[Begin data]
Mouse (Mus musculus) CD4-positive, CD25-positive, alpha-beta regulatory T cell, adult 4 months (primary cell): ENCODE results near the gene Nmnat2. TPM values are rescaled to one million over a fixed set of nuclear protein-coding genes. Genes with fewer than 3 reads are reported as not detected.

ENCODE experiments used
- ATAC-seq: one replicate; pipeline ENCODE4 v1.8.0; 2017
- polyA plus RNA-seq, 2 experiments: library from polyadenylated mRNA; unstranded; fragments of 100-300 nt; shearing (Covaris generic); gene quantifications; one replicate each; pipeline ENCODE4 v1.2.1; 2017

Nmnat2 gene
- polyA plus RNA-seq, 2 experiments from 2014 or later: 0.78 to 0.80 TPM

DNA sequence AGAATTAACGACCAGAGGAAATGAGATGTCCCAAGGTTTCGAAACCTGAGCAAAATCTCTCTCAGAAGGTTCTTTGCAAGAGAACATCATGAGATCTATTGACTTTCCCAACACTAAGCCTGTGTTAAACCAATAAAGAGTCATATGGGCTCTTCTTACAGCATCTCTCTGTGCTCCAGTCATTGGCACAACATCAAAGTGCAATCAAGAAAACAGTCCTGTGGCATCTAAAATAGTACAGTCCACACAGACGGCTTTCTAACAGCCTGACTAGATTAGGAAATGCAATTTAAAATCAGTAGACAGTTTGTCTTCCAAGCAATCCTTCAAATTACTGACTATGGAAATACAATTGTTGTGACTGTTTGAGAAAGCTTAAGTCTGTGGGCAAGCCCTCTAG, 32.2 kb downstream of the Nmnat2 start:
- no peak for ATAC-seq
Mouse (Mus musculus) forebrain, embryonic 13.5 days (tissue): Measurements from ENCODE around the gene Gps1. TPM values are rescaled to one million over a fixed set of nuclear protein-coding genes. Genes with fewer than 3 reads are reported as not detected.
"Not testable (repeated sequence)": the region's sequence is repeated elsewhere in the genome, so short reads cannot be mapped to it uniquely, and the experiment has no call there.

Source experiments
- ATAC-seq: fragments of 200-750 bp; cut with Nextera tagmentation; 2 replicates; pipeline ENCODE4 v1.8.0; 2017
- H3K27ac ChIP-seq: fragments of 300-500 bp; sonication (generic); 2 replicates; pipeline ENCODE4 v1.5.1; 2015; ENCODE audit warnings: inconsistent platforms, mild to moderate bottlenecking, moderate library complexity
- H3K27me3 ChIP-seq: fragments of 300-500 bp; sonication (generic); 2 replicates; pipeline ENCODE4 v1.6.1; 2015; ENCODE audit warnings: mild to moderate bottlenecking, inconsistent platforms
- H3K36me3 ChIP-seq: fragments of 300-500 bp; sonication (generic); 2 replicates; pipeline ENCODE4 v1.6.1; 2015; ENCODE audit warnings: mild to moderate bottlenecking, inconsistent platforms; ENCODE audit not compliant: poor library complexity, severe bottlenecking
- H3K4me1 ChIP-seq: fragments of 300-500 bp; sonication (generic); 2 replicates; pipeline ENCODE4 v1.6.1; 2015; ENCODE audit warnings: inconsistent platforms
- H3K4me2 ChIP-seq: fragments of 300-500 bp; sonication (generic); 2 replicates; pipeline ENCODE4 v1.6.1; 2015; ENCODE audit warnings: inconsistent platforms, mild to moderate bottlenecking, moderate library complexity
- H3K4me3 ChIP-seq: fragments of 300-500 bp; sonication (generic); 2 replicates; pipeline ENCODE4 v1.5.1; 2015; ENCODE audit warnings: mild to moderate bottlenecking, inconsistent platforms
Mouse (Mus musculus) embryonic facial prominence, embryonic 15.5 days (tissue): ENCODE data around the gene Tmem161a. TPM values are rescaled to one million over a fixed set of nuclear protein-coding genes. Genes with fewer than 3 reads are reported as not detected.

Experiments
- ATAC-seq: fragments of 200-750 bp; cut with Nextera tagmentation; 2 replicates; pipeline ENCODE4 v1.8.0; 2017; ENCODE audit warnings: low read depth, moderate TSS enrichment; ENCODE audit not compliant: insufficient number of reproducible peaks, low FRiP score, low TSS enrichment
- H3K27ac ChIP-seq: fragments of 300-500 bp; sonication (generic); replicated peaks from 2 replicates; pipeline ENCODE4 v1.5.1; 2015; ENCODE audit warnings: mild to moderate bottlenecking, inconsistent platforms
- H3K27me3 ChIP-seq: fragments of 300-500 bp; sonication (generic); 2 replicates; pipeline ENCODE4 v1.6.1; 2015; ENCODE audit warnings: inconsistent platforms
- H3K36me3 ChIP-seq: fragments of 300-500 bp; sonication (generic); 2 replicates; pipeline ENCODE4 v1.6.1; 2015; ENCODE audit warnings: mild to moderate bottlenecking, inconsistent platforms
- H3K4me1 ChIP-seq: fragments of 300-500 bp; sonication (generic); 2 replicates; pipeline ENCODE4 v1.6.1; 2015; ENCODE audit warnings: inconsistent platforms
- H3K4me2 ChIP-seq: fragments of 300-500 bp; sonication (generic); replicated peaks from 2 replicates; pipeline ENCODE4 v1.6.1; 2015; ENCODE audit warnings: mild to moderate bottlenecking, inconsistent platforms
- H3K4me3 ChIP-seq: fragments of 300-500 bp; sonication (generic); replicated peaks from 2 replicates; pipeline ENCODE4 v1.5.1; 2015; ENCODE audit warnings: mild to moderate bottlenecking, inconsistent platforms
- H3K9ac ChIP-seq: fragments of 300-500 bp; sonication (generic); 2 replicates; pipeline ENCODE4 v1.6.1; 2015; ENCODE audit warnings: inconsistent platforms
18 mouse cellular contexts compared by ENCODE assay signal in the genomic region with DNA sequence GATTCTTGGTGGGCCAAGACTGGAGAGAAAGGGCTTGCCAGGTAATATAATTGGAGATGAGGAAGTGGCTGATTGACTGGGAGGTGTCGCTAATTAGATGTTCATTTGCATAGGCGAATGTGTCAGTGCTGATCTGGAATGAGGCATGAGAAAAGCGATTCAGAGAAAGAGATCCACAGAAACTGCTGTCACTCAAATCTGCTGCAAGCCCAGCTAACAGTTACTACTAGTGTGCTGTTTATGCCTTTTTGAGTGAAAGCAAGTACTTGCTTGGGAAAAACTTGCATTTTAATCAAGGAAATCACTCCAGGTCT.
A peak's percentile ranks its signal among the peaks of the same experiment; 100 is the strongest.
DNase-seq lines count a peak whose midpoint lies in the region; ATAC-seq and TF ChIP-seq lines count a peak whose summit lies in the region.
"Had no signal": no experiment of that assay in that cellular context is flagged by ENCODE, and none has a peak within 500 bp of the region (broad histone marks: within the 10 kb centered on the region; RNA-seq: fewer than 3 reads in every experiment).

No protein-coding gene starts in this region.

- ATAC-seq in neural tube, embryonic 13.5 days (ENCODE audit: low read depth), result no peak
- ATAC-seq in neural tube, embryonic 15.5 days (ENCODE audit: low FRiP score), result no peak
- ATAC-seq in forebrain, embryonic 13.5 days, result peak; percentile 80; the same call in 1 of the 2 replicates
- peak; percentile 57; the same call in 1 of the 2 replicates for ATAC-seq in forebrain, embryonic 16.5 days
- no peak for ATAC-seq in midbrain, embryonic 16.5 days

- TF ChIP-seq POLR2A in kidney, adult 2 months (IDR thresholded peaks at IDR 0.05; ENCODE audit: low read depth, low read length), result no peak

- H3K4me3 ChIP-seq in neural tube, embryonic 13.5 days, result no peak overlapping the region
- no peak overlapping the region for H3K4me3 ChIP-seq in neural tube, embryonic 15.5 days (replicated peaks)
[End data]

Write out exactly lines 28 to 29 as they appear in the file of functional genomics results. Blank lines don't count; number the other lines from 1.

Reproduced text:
- H3K9ac ChIP-seq: fragments of 300-500 bp; sonication (generic); 2 replicates; pipeline ENCODE4 v1.6.1; 2015; ENCODE audit warnings: inconsistent platforms
18 mouse cellular contexts compared by ENCODE assay signal in the genomic region with DNA sequence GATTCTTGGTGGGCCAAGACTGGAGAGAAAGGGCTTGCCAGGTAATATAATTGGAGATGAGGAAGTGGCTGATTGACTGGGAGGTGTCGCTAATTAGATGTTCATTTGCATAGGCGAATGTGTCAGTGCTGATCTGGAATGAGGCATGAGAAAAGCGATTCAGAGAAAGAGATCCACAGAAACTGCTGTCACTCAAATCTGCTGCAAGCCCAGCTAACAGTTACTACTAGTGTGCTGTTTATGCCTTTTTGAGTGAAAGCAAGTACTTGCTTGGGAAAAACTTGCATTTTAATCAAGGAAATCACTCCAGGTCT.